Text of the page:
Ask A Catholic: Birth Control

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By Mitch Finley

Is birth control prohibited even if medical experts believe pregnancy could endanger the mother’s life?

Curiosity about the Catholic teaching on contraception is more common among non-Catholics than among Catholics.  Also, questions like this one tend to be more theoretical than real because it is far from common that a woman could die if she becomes pregnant.  However, if a woman’s life would be endangered by pregnancy the official position of the Catholic Church still forbids contraception.  At the same time, it is also a fact that many—probably the great majority—of Catholic moral theologians disagree and would advise a woman that she may, in good conscience, use an artificial method of birth control to avoid a life-threatening pregnancy. 

The larger context for this discussion, however, comes from the fact that survey after survey indicates that in the U.S. 85 to 90 percent of Catholic married couples use contraceptives.  To be sure, some couples do follow the teaching of the (not infallible) papal encyclical “Humanae Vitae (St. Pope Paul VI, 1968) by using methods called Natural Family Planning (NFP). Those who promote these methods teach ways for couples to avoid sexual intercourse during a woman’s fertile times.  Still,  it’s not unusual for couples to find that NFP doesn’t work as advertised and/or stresses their marriage more than helping it. On the other hand, some couples insist that NFP is the best thing that ever happened to their marriages.  So it goes . . .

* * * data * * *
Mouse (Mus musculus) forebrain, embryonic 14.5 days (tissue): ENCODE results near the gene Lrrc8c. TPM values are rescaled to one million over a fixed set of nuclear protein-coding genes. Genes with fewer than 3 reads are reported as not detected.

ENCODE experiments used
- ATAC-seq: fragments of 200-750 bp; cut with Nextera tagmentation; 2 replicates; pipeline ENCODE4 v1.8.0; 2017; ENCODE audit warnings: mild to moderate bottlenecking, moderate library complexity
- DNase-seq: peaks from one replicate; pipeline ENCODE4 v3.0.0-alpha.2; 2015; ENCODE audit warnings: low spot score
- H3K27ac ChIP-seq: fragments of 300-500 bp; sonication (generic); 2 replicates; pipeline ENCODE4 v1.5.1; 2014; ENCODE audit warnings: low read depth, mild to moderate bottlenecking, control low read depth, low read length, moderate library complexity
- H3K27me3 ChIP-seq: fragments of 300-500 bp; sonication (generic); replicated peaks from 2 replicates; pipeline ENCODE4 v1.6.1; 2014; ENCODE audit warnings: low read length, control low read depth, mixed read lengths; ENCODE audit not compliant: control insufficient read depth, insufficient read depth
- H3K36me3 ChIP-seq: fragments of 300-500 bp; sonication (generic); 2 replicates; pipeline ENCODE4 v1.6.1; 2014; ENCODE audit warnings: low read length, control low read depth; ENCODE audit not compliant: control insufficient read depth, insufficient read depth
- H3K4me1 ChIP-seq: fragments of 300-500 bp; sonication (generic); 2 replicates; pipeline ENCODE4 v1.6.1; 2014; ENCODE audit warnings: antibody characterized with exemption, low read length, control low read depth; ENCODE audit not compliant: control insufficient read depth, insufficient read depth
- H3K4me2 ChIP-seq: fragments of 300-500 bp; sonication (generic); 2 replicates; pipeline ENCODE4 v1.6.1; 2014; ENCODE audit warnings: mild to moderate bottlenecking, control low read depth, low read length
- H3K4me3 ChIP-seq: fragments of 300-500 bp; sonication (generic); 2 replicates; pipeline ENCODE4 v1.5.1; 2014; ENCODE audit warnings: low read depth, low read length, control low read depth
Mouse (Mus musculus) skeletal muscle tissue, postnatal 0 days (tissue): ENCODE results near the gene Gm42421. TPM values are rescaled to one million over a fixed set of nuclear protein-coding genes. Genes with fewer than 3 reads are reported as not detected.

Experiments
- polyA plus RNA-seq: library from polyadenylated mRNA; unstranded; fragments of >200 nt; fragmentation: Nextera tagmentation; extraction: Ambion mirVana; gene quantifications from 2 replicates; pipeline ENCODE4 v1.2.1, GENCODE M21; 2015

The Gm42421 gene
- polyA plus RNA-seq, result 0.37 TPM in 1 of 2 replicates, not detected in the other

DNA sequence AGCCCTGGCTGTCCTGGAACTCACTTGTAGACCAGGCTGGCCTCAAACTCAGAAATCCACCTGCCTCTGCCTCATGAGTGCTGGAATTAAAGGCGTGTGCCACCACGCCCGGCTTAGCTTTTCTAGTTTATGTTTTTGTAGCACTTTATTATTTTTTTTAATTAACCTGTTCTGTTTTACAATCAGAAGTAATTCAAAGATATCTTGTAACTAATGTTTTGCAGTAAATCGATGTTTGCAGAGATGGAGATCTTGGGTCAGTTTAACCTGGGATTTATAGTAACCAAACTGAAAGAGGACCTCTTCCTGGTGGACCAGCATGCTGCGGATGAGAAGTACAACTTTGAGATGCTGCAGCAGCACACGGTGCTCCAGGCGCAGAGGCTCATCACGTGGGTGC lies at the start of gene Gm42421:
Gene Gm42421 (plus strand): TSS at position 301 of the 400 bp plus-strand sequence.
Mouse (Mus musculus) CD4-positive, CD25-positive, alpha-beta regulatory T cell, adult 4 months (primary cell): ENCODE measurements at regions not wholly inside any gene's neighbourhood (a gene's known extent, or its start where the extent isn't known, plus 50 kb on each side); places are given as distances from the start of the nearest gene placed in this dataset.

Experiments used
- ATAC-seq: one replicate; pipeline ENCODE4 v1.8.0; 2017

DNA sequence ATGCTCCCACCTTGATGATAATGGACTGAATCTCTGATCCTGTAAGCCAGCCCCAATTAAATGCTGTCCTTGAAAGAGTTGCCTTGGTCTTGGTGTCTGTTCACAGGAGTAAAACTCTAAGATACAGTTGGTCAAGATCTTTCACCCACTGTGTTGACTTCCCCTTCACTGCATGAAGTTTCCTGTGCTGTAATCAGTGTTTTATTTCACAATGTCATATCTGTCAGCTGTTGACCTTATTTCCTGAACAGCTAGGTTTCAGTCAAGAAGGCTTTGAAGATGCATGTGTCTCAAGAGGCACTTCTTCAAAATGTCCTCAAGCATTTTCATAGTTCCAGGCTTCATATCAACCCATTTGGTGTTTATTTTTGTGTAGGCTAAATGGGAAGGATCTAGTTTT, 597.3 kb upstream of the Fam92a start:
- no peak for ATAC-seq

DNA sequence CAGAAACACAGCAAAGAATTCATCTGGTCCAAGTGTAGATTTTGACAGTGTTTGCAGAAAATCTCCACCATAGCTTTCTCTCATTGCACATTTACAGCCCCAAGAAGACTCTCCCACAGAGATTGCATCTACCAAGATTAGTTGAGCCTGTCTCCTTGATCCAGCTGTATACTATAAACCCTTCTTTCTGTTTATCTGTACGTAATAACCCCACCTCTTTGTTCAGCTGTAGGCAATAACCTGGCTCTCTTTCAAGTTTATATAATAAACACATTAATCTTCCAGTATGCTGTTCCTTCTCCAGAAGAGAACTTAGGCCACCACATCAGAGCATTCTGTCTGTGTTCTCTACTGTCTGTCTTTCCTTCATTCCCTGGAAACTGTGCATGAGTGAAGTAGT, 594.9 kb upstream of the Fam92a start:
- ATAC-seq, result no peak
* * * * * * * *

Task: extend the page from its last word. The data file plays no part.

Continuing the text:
Yes, the official teaching of the Catholic Church declares that each and every act of sexual intercourse must remain open to the possibility of conception.  Therefore, it forbids the use of artificial contraceptives.  However, the issue is, and historically has been, complex.  The Wikipedia article on all this is good.  And if you want to read an excellent book on the topic, get “Turning Point: The Inside Story of the Papal Birth Control Commission and How Humanae Vitae Changed the Life of Patty Crowley and the Future of the Church,” by Robert McClory (Crossroad).

There is probably no other topic that will bring out the divisions between conservative and progressive Catholics as starkly as birth control.  Right-wing Catholics will declare that any (“so-called” they will add) Catholic who doesn’t take “Humanae Vitae” as at least virtually infallible is a “bad Catholic.”  Left-wing Catholics believe just the opposite, of course.  Still, the contrast isn’t as clearly defined as one might expect.  For there are countless ordinary, theologically middle-of-the-road Catholic spouses who see no reason to accuse pious, unselfish, faithful, church-going, loving Catholic couples of “living in sin” because they use contraceptives.

Indeed, right-wing Catholics will declare that the writer of these words is a heretic, while left -wing Catholics will quietly agree with him.  Most Catholics, however, long ago made up their own minds about birth control—they have no problem with it—and will simply yawn.

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